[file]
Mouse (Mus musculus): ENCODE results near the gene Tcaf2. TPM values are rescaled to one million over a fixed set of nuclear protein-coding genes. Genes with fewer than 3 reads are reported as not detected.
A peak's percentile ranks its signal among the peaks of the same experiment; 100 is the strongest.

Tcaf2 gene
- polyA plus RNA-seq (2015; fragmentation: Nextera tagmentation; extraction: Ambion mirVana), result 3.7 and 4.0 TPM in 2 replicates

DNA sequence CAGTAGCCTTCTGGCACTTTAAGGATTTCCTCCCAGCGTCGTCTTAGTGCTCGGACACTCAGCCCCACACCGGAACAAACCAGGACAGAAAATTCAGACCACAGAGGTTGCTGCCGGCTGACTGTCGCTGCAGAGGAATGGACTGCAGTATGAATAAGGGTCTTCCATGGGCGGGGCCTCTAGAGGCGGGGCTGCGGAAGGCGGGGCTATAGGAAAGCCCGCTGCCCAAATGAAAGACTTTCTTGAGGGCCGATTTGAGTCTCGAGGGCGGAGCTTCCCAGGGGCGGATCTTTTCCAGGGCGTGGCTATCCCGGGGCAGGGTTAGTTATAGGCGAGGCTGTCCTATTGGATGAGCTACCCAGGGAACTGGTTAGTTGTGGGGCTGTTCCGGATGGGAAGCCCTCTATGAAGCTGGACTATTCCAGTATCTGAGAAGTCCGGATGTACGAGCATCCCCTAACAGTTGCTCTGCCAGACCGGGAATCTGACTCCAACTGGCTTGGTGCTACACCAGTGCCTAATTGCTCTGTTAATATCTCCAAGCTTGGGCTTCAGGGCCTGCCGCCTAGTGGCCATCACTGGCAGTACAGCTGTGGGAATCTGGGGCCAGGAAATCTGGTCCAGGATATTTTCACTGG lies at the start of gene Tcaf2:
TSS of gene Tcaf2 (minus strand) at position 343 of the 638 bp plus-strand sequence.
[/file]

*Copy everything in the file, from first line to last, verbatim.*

Mouse (Mus musculus): ENCODE results near the gene Tcaf2. TPM values are rescaled to one million over a fixed set of nuclear protein-coding genes. Genes with fewer than 3 reads are reported as not detected.
A peak's percentile ranks its signal among the peaks of the same experiment; 100 is the strongest.

Tcaf2 gene
- polyA plus RNA-seq (2015; fragmentation: Nextera tagmentation; extraction: Ambion mirVana), result 3.7 and 4.0 TPM in 2 replicates

DNA sequence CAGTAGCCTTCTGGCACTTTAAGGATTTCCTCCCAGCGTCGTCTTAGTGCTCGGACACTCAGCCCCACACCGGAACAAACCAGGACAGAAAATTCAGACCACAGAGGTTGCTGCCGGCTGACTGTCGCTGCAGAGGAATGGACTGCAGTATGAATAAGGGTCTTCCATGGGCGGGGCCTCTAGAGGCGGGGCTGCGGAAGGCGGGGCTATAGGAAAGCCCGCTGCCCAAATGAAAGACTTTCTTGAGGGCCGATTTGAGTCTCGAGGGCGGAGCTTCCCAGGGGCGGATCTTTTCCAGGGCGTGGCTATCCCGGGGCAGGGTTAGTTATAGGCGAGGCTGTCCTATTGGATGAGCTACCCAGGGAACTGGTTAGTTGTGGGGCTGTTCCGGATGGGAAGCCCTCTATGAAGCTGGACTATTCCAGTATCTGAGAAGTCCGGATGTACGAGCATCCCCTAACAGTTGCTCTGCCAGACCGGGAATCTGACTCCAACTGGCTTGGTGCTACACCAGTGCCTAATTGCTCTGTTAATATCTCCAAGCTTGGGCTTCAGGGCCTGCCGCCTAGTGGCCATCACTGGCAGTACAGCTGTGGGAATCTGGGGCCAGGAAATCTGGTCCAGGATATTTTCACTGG lies at the start of gene Tcaf2:
TSS of gene Tcaf2 (minus strand) at position 343 of the 638 bp plus-strand sequence.